August 2, 2014
Anita Woodley is a very talented and self-taught North Carolina-based thespian and playwright who was brought up in Oakland, California, and is returning to perform her two award winning plays, “Mama Juggs” and “The Men in Me,” at the New Parish on Sunday, Aug. 17. Since becoming a full-time artist, this family woman has learned a lot about herself and her craft, and that is exactly why I wanted to expose SF Bay View readers to the talent of Anita Woodley.
March 7, 2013
The Bay Area and beyond paid tribute to Belva Davis Feb. 23 at Yerba Buena Center for the Arts, pouring out memories of her struggles as a “first” on many fronts, breaking through racist barriers and bringing Black people, perspectives and issues to the mainstream news. The unforgettable night also marked the 50th wedding anniversary for Belva and Bill Moore, first Black news cameraman in commercial television on the West Coast.
August 22, 2012
Anita Woodley is one of the hidden treasures of Oakland’s drama community. Though she no longer lives in Oakland, Oakland very much lives in her. She has recently jumped onto the international scene with her two popular one woman plays, “Mama Juggs” and “The Men in Me.”
December 1, 2011
Martina Correia, the sister of Troy Davis, who was his strongest advocate, has succumbed to breast cancer. She had been diagnosed with breast cancer 11 years ago and given six months to live at that time, but she fought to stay alive so that she could fight for her brother, Troy, to stay alive.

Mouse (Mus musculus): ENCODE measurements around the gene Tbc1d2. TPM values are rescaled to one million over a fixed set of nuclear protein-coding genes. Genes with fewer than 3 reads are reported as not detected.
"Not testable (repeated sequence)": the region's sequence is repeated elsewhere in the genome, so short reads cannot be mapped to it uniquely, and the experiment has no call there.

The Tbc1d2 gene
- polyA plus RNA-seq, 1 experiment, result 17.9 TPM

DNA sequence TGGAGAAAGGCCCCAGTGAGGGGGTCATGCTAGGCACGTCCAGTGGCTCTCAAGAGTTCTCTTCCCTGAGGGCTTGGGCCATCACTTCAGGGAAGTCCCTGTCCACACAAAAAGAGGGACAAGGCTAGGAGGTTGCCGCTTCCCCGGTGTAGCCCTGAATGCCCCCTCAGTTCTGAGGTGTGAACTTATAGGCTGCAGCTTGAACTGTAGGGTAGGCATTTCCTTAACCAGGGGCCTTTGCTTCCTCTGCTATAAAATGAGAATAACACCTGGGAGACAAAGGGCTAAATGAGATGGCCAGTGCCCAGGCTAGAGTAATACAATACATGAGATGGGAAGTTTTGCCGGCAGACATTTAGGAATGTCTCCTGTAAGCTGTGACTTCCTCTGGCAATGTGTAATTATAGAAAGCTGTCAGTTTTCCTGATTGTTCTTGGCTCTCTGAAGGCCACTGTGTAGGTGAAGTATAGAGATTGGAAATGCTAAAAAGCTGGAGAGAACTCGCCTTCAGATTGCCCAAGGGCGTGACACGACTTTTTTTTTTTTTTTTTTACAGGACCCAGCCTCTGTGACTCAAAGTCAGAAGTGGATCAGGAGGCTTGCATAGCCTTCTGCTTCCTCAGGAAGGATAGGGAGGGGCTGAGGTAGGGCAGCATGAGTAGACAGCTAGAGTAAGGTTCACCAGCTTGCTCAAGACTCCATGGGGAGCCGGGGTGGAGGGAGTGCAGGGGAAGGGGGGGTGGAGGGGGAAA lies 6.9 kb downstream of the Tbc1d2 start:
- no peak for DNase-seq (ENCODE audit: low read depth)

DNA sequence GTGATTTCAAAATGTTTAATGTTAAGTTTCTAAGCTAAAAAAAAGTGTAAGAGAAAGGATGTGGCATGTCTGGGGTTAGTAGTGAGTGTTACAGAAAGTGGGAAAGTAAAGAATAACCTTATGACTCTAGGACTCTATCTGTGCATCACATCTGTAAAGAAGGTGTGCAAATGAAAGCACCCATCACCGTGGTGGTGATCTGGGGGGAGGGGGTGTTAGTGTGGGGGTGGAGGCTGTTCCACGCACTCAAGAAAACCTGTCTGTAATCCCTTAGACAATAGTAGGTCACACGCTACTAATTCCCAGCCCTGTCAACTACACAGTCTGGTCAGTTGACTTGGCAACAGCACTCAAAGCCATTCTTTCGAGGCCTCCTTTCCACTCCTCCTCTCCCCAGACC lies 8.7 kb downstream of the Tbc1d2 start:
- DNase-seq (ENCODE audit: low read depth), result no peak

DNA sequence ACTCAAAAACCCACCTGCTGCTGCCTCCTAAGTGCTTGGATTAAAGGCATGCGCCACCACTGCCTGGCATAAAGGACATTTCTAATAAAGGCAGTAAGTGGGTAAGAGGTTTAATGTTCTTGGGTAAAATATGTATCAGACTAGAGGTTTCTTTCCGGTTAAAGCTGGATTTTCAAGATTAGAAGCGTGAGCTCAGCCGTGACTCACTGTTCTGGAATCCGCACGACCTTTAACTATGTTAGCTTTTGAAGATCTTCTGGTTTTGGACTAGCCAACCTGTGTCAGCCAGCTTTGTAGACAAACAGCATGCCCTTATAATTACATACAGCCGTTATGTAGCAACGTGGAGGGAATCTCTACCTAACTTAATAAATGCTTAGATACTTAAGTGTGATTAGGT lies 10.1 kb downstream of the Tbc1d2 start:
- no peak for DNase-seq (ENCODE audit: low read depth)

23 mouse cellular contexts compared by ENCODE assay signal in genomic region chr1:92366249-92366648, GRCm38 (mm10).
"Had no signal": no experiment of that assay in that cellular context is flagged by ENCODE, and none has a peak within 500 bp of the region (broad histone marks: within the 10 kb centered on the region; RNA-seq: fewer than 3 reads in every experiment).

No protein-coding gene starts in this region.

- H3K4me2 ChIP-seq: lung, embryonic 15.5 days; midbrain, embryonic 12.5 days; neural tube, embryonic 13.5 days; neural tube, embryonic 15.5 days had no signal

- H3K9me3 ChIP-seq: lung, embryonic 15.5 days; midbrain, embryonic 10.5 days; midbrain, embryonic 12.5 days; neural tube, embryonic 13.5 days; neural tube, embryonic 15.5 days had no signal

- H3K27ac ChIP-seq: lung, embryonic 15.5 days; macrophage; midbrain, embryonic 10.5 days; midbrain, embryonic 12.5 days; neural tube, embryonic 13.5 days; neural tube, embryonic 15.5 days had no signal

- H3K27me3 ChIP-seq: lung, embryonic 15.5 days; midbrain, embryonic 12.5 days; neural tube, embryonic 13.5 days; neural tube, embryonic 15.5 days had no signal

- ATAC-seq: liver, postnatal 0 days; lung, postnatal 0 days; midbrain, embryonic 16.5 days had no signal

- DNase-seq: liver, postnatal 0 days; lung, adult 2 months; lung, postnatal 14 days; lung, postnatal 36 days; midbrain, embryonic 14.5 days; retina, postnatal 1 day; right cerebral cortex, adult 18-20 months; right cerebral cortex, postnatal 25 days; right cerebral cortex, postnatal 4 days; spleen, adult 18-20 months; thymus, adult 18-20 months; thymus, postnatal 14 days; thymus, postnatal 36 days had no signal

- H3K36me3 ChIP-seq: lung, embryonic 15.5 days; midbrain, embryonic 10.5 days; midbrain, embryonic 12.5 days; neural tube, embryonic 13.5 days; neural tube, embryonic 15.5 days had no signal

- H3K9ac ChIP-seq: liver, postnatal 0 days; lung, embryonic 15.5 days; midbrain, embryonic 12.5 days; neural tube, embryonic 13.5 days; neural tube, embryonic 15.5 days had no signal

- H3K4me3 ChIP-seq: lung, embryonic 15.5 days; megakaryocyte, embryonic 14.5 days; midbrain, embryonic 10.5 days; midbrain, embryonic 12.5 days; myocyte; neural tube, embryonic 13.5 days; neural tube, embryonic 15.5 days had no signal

July 29, 2011
Betty McGee, PhD, serves as the Bayview Hunters Point Health and Environmental Resource Center’s (HERC) executive director, working to create a more environmentally just San Francisco.
June 12, 2011
“I just think my mother died of a broken heart, but she made sure we were strong enough to deal with this,” said Martina Correia, Troy Davis’ sister. “It’s not just the inmate who is on Death Row. That whole family is on Death Row.”
November 27, 2009
The known health disparities that contribute to premature death from breast cancer in African American women have galvanized righteous opposition to the USPSTF mammogram recommendations. In the past, these recommendations have influenced decision making by physician groups and the health care insurers who pay for preventative studies.
September 29, 2009
Learning that you have breast cancer can be one of the most shocking and life altering moments of your entire life. The initial diagnosis can bring on feelings of not only worry, but life’s fragility. The idea of time being precious no longer seems like something that you just say in passing when talking to friends. Your time really does become precious and your sense of purpose kicks into overdrive.
September 29, 2009
A commercial message broadcast on national television last month by women’s breast cancer advocacy groups was assailed as outrageous, insensitive and an example of reverse sexism. It portrayed men in form fitting T-shirts and sexy tops with “tits” and “boobs.” Their message was clear if not “over the top.” If men had breasts, funding for breast cancer research and treatment in the U.S. would be a higher priority!
August 31, 2009
“On Sunday, the 15th of July, about noon, we were at Hunters Point and they put on us what we now know was the atomic bomb.” – Capt. Charles B. McVay III, U.S. Navy commanding officer, USS Indianapolis (from the Operational Archives Branch, Naval Historical Center)
April 4, 2009
“Biomonitoring is the next logical, critical step for us to take in addressing threats to public health.” – Sen. Deborah Ortiz, D-Sacramento, author of the California Biomonitoring Program, SB689